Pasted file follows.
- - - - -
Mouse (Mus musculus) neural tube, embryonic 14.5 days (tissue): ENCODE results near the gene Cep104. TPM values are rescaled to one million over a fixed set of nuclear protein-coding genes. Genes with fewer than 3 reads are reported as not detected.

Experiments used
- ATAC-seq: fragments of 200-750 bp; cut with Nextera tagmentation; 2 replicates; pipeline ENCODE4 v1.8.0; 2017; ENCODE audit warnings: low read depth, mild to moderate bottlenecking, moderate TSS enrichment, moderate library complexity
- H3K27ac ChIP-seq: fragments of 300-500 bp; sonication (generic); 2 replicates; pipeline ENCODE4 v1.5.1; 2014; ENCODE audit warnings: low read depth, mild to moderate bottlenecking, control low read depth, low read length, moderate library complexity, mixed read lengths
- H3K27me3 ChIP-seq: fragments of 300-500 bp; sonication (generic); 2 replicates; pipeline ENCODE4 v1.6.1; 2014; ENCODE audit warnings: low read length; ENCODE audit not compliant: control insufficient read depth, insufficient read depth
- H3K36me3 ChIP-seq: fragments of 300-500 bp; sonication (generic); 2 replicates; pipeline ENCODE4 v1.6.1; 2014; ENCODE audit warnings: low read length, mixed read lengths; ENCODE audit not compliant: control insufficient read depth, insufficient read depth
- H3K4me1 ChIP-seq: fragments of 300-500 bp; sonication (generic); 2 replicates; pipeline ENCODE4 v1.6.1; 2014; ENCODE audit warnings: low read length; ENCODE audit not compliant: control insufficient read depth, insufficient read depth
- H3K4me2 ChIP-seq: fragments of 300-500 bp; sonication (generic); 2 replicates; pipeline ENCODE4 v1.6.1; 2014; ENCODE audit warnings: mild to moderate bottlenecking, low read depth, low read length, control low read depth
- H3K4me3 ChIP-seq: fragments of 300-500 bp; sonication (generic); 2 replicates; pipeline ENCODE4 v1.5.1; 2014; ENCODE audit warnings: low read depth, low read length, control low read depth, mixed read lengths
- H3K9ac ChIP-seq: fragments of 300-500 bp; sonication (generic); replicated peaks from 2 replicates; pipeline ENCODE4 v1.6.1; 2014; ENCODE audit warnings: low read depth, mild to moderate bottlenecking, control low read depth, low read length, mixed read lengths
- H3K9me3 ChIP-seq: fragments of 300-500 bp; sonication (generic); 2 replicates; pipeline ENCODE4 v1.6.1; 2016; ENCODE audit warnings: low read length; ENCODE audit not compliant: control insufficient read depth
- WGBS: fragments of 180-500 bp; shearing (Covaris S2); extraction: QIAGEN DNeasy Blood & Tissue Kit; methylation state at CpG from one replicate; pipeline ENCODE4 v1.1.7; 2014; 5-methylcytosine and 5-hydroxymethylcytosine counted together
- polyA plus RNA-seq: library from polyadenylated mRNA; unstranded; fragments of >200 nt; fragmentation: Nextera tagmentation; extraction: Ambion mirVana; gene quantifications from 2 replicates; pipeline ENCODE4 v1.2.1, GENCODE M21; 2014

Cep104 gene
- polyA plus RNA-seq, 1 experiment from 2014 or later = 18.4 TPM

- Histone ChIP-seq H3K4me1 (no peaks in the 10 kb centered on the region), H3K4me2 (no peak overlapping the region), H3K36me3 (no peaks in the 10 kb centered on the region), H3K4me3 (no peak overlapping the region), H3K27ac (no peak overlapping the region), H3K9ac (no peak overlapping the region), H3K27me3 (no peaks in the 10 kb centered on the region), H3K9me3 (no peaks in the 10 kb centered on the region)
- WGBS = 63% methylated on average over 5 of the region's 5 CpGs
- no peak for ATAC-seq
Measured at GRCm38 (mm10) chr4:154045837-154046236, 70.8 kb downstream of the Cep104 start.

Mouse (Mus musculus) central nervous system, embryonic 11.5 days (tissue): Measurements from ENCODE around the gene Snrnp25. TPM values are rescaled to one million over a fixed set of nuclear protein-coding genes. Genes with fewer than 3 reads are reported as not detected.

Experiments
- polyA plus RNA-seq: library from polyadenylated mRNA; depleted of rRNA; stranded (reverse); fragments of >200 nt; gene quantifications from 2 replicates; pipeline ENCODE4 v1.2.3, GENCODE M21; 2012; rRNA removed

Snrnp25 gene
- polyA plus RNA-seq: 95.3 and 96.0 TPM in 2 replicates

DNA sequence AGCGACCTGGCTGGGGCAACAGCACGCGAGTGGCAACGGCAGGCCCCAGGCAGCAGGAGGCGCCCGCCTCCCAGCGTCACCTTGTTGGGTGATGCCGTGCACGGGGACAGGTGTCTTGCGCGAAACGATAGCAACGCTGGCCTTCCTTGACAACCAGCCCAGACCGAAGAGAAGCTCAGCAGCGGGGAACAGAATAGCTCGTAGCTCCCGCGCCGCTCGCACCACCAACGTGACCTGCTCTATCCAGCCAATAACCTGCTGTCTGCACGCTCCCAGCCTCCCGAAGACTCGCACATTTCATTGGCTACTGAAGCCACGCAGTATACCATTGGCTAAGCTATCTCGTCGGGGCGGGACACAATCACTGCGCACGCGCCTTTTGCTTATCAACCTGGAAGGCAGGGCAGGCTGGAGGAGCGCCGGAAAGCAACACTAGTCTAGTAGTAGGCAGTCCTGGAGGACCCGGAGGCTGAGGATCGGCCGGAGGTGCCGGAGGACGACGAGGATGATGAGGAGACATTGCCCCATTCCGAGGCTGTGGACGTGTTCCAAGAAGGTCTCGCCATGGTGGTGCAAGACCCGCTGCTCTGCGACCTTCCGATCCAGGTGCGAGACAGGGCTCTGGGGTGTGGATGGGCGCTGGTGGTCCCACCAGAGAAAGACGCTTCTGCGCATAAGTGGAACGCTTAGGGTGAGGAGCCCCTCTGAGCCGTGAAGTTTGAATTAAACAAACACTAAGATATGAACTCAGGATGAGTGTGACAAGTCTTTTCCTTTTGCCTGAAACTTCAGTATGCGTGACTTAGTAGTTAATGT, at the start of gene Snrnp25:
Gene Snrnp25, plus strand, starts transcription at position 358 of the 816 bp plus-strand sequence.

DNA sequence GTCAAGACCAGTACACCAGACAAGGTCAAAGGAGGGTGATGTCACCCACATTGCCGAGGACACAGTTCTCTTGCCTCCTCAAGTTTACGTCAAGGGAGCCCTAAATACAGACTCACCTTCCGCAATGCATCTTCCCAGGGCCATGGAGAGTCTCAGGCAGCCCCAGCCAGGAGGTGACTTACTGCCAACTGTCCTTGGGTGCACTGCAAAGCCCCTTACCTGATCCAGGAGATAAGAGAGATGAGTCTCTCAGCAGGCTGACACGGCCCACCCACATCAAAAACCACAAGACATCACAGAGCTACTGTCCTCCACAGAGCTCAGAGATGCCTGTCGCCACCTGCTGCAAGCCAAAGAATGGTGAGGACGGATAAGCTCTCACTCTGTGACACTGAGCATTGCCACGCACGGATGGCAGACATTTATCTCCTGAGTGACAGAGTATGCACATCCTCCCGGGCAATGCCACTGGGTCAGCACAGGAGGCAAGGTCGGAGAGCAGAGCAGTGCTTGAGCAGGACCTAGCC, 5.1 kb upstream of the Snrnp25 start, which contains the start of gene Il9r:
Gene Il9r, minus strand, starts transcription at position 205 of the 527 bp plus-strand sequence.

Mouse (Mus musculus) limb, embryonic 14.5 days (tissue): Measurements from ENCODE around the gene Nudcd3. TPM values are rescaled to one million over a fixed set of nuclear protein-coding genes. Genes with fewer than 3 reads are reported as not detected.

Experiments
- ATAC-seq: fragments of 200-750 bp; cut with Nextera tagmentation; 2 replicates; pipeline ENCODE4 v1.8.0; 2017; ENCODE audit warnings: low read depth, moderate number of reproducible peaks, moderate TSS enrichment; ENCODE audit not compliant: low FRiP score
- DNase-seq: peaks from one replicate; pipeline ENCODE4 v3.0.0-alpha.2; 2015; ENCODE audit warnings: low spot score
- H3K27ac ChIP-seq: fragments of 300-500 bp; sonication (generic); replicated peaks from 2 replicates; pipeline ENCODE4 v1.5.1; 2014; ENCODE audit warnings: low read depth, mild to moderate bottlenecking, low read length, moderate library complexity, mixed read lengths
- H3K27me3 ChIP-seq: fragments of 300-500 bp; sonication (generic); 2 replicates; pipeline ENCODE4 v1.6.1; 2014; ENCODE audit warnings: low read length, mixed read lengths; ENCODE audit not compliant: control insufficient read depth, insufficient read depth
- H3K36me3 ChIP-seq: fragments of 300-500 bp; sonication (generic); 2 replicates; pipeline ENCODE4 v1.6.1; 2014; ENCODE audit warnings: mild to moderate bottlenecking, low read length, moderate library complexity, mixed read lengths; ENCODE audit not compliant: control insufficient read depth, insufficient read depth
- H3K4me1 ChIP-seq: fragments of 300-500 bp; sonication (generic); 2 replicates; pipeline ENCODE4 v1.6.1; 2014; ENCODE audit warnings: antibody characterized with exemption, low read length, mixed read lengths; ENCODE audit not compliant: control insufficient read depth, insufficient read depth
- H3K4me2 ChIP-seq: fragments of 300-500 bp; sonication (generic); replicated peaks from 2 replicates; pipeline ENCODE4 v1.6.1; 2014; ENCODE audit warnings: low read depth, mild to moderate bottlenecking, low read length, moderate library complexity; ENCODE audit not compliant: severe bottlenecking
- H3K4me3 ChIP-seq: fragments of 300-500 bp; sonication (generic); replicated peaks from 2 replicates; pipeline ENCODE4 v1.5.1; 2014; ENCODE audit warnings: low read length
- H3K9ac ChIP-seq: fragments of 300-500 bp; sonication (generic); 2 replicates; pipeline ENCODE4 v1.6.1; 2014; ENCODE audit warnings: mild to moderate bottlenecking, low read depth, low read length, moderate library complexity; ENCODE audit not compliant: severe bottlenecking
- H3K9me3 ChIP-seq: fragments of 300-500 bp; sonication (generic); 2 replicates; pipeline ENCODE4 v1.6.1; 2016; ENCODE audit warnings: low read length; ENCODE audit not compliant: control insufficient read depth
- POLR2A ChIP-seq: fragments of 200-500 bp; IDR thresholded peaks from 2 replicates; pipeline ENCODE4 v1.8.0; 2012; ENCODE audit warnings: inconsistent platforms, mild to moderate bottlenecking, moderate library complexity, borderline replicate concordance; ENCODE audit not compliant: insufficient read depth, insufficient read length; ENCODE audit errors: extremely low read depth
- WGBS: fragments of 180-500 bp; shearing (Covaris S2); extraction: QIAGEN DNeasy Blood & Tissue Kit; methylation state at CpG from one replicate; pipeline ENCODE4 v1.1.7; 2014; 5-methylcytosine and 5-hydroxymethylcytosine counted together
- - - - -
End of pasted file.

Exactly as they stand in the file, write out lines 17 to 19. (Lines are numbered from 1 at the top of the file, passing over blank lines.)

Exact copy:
- WGBS = 63% methylated on average over 5 of the region's 5 CpGs
- no peak for ATAC-seq
Measured at GRCm38 (mm10) chr4:154045837-154046236, 70.8 kb downstream of the Cep104 start.